The trend started with Israeli designers Inbal Dror and Galia Lahav, said Anastasiou, but it’s quickly swept onto red carpets and into the mainstream. Celebrities such as Jennifer Lopez and Beyoncé popularized the naked dress in 2015 with their barely there Met Gala gowns and even well-known designers such as Vera Wang are incorporating naked elements into their dresses, said Anastasiou.

And despite the term “naked dress,” the look isn’t typically a flagrant flesh buffet.

There’s usually a skin-coloured underlay that hides the bride’s delicate bits — while still giving the illusion of nudity — accompanied by tulle that floats on the skin and lace that appears almost tattooed on, said Anastasiou. Detachable skirts can sometimes be added.

The Ciana dress by Ines Di Santo from the Fall/Winter 2016 collection.
The Ciana dress by Ines Di Santo from the Fall/Winter 2016 collection.  (GETTY IMAGES)  

Still, naked isn’t for every bride.

“It’s not for the faint of heart. It takes guts to wear,” said Wark, noting that the dress sets the tone for the evening and a naked dress probably means your wedding will be “a really great party,” she said.

She insists that any bride can look good nearly nude, but wedding industry insiders say those who typically buy them are fit and slender.

“You’re very confident with your figure. You probably worked hard on your figure,” said Tara O’Grady, owner of Bliss Events wedding planning in Toronto, who likens the typical naked dress bride’s body to that of a model’s and says the woman is usually very fashion-focused.

But even with confidence, rock hard abs and avant-garde style, there’s still the risk of offending grandma.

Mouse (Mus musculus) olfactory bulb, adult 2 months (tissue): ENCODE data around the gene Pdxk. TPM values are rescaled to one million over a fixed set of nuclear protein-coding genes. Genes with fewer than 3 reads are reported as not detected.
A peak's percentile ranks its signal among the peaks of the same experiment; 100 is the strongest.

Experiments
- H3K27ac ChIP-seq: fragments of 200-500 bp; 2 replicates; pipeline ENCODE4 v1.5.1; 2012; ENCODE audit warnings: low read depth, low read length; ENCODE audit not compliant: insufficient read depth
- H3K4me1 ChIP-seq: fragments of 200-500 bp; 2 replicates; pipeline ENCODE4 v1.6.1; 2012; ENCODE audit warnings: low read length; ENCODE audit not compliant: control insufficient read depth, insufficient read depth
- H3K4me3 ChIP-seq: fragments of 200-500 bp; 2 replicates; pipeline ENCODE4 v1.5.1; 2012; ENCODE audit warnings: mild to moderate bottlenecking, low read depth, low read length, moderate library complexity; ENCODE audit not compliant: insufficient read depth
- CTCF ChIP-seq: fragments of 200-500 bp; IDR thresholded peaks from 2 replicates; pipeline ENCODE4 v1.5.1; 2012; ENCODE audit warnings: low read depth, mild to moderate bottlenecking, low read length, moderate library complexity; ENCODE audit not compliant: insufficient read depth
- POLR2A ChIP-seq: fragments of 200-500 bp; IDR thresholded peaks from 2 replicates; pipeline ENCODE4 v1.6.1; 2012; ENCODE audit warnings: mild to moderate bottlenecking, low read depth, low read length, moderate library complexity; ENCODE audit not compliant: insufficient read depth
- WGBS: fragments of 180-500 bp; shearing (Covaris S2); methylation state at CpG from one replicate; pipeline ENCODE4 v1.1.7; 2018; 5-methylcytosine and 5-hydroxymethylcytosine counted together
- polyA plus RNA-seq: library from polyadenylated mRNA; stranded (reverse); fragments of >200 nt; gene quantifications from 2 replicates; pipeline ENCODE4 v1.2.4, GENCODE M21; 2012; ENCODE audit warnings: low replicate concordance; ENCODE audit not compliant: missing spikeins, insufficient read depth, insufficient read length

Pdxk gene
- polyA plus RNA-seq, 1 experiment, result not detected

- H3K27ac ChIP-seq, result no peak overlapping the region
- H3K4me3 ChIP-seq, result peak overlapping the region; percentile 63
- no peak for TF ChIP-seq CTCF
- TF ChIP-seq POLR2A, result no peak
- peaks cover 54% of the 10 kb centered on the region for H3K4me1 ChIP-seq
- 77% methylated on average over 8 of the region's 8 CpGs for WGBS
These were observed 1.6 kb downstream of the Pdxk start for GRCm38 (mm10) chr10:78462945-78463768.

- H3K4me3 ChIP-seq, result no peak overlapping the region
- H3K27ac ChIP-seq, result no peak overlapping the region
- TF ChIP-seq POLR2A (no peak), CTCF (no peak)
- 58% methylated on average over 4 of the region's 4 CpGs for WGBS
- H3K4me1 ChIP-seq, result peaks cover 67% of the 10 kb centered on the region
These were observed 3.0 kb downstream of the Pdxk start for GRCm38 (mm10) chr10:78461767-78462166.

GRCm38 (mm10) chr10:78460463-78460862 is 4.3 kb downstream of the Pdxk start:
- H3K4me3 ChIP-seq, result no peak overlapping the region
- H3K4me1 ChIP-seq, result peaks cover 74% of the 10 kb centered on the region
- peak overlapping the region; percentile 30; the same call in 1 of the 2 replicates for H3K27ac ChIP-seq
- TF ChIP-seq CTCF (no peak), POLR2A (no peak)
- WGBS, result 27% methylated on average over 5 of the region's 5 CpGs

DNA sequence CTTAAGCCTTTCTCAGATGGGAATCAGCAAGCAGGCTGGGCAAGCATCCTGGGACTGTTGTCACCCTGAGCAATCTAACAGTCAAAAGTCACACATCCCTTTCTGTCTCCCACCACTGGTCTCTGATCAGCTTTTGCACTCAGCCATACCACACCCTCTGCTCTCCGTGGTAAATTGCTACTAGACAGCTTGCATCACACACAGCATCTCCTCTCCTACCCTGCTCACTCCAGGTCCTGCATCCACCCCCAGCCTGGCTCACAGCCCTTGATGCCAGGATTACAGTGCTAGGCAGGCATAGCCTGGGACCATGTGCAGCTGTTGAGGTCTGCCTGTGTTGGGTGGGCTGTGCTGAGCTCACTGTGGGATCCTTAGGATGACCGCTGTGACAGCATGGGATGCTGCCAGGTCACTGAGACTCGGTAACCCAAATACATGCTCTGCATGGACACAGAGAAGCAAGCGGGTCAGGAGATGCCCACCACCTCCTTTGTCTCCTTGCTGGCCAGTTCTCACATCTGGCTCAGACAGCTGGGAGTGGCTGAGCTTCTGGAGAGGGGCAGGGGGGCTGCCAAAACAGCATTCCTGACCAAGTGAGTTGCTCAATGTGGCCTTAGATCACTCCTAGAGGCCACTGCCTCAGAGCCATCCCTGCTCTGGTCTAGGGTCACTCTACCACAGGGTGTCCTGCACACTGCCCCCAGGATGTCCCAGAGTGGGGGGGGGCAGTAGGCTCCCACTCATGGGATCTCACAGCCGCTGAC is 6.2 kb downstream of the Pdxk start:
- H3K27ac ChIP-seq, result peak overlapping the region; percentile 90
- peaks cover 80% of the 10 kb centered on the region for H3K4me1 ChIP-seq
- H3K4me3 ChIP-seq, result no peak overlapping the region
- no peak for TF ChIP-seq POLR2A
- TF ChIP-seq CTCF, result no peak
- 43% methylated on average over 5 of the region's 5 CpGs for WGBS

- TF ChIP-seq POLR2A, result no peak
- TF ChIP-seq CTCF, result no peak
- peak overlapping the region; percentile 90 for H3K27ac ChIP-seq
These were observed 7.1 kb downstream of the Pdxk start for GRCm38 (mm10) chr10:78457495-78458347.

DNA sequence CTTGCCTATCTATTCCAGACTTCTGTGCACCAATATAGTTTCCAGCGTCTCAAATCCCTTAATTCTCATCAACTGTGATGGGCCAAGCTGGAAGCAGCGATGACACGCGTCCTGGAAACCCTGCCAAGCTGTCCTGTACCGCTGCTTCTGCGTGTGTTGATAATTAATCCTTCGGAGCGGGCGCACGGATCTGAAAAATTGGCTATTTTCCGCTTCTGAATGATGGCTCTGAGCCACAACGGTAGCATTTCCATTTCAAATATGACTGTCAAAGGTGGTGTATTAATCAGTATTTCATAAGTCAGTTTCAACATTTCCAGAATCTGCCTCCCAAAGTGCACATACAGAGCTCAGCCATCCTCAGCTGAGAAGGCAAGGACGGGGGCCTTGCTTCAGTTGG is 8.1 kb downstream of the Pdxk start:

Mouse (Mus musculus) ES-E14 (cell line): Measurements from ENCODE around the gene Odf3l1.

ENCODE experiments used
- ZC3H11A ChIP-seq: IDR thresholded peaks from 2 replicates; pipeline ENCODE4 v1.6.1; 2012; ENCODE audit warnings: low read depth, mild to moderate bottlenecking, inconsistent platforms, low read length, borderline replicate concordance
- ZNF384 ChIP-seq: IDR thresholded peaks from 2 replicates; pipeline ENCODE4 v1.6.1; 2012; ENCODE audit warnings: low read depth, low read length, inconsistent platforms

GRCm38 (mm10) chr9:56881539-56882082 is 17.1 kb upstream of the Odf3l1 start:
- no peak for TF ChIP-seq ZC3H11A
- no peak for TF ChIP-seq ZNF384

“It’s rare that you have a bride who doesn’t care about making someone upset,” said Veronica Di Santo-Abramowicz, daughter of wedding gown designer Ines Di Santo and managing partner of the business by the same name.

  Kim Kardashian attends the "China: Through The Looking Glass" Costume Institute Benefit Gala at the Metropolitan Museum of Art in a "naked' dress.
Kim Kardashian attends the “China: Through The Looking Glass” Costume Institute Benefit Gala at the Metropolitan Museum of Art in a “naked’ dress.   (ANDREW H. WALKER)  

Di Santo-Abramowicz said her mother’s designs — which start at $5,000 — help mitigate brides’ modesty concerns by keeping things classic while also offering to lower necklines or alter other details. In other words, the dress is as seductive or conservative as the bride wants, said Di Santo.

As for Sgotto, she settled on a more traditional dress. Hers is a ball gown style skirt with a sheer-like bodice featuring a deep V in the front and back, custom designed by Ines Di Santo.

And while she liked elements of naked dresses — even trying on a racy style that looked more like lingerie than bridal wear — she just wasn’t prepared to bare all.

“It took the beauty of the sheer and that romance and elegance and femininity and just pushed it a little too far,” she said. “You want to be covered!”


About Katrina Clarke

Katrina Clarke is a Toronto- and Vancouver-based freelance reporter. Her work appears in the National Post, the Toronto Star, CBC Life and J-Source. Reach her at katrina.clarke24@gmail.com or on Twitter at @KatrinaAClarke.